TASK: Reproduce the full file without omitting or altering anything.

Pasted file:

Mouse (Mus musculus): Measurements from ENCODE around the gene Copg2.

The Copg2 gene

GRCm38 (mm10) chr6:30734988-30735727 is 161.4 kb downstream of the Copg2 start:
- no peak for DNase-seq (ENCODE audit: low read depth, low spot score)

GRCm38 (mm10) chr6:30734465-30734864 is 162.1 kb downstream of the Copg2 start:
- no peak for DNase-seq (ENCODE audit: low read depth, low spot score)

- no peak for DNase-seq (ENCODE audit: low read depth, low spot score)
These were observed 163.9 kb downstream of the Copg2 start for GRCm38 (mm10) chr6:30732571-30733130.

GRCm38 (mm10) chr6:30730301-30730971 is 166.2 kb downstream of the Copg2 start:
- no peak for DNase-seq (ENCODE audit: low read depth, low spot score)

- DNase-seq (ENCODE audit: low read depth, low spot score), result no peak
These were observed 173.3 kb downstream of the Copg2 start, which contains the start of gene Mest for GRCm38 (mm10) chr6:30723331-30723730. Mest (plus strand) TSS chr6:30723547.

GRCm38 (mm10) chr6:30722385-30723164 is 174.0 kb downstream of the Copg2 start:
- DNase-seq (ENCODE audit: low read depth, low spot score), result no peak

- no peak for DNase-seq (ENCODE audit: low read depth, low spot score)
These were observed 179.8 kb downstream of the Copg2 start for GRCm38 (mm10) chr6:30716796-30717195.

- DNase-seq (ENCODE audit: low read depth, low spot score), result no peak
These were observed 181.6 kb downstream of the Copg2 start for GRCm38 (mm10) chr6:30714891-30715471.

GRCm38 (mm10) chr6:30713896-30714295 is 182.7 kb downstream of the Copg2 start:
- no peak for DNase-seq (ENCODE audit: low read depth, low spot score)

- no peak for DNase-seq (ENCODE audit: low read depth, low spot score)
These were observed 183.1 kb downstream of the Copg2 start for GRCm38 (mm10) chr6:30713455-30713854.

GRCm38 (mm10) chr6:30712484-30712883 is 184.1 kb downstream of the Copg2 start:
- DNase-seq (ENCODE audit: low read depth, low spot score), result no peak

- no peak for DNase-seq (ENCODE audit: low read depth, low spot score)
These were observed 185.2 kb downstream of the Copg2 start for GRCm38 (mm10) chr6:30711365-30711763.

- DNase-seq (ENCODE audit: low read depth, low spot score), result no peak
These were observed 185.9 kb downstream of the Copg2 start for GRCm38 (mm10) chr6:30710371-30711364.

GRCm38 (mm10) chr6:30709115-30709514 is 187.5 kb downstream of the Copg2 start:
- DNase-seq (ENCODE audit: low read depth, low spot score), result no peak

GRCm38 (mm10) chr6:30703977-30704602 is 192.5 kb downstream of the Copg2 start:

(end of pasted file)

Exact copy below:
Mouse (Mus musculus): Measurements from ENCODE around the gene Copg2.

The Copg2 gene

GRCm38 (mm10) chr6:30734988-30735727 is 161.4 kb downstream of the Copg2 start:
- no peak for DNase-seq (ENCODE audit: low read depth, low spot score)

GRCm38 (mm10) chr6:30734465-30734864 is 162.1 kb downstream of the Copg2 start:
- no peak for DNase-seq (ENCODE audit: low read depth, low spot score)

- no peak for DNase-seq (ENCODE audit: low read depth, low spot score)
These were observed 163.9 kb downstream of the Copg2 start for GRCm38 (mm10) chr6:30732571-30733130.

GRCm38 (mm10) chr6:30730301-30730971 is 166.2 kb downstream of the Copg2 start:
- no peak for DNase-seq (ENCODE audit: low read depth, low spot score)

- DNase-seq (ENCODE audit: low read depth, low spot score), result no peak
These were observed 173.3 kb downstream of the Copg2 start, which contains the start of gene Mest for GRCm38 (mm10) chr6:30723331-30723730. Mest (plus strand) TSS chr6:30723547.

GRCm38 (mm10) chr6:30722385-30723164 is 174.0 kb downstream of the Copg2 start:
- DNase-seq (ENCODE audit: low read depth, low spot score), result no peak

- no peak for DNase-seq (ENCODE audit: low read depth, low spot score)
These were observed 179.8 kb downstream of the Copg2 start for GRCm38 (mm10) chr6:30716796-30717195.

- DNase-seq (ENCODE audit: low read depth, low spot score), result no peak
These were observed 181.6 kb downstream of the Copg2 start for GRCm38 (mm10) chr6:30714891-30715471.

GRCm38 (mm10) chr6:30713896-30714295 is 182.7 kb downstream of the Copg2 start:
- no peak for DNase-seq (ENCODE audit: low read depth, low spot score)

- no peak for DNase-seq (ENCODE audit: low read depth, low spot score)
These were observed 183.1 kb downstream of the Copg2 start for GRCm38 (mm10) chr6:30713455-30713854.

GRCm38 (mm10) chr6:30712484-30712883 is 184.1 kb downstream of the Copg2 start:
- DNase-seq (ENCODE audit: low read depth, low spot score), result no peak

- no peak for DNase-seq (ENCODE audit: low read depth, low spot score)
These were observed 185.2 kb downstream of the Copg2 start for GRCm38 (mm10) chr6:30711365-30711763.

- DNase-seq (ENCODE audit: low read depth, low spot score), result no peak
These were observed 185.9 kb downstream of the Copg2 start for GRCm38 (mm10) chr6:30710371-30711364.

GRCm38 (mm10) chr6:30709115-30709514 is 187.5 kb downstream of the Copg2 start:
- DNase-seq (ENCODE audit: low read depth, low spot score), result no peak

GRCm38 (mm10) chr6:30703977-30704602 is 192.5 kb downstream of the Copg2 start: